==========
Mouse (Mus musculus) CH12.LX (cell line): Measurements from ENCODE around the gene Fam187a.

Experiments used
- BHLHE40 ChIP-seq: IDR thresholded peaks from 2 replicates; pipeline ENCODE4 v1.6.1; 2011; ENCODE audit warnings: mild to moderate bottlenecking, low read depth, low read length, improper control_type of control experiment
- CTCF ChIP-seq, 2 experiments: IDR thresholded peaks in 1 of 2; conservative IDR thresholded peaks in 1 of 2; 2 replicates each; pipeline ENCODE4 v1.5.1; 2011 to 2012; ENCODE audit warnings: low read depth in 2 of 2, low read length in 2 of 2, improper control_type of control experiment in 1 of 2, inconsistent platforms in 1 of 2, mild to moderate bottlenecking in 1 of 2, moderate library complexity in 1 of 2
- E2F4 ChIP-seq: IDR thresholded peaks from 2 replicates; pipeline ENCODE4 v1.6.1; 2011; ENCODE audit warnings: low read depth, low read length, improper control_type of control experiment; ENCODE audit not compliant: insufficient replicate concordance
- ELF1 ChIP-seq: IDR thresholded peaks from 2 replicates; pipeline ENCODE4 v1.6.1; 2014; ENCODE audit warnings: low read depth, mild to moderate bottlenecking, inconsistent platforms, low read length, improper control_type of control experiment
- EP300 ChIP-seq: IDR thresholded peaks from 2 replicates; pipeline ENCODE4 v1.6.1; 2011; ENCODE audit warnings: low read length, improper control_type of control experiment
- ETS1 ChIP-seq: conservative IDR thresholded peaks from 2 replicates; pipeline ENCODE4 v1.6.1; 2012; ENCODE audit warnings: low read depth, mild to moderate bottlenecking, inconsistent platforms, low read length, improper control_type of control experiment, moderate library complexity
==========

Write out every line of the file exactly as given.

Mouse (Mus musculus) CH12.LX (cell line): Measurements from ENCODE around the gene Fam187a.

Experiments used
- BHLHE40 ChIP-seq: IDR thresholded peaks from 2 replicates; pipeline ENCODE4 v1.6.1; 2011; ENCODE audit warnings: mild to moderate bottlenecking, low read depth, low read length, improper control_type of control experiment
- CTCF ChIP-seq, 2 experiments: IDR thresholded peaks in 1 of 2; conservative IDR thresholded peaks in 1 of 2; 2 replicates each; pipeline ENCODE4 v1.5.1; 2011 to 2012; ENCODE audit warnings: low read depth in 2 of 2, low read length in 2 of 2, improper control_type of control experiment in 1 of 2, inconsistent platforms in 1 of 2, mild to moderate bottlenecking in 1 of 2, moderate library complexity in 1 of 2
- E2F4 ChIP-seq: IDR thresholded peaks from 2 replicates; pipeline ENCODE4 v1.6.1; 2011; ENCODE audit warnings: low read depth, low read length, improper control_type of control experiment; ENCODE audit not compliant: insufficient replicate concordance
- ELF1 ChIP-seq: IDR thresholded peaks from 2 replicates; pipeline ENCODE4 v1.6.1; 2014; ENCODE audit warnings: low read depth, mild to moderate bottlenecking, inconsistent platforms, low read length, improper control_type of control experiment
- EP300 ChIP-seq: IDR thresholded peaks from 2 replicates; pipeline ENCODE4 v1.6.1; 2011; ENCODE audit warnings: low read length, improper control_type of control experiment
- ETS1 ChIP-seq: conservative IDR thresholded peaks from 2 replicates; pipeline ENCODE4 v1.6.1; 2012; ENCODE audit warnings: low read depth, mild to moderate bottlenecking, inconsistent platforms, low read length, improper control_type of control experiment, moderate library complexity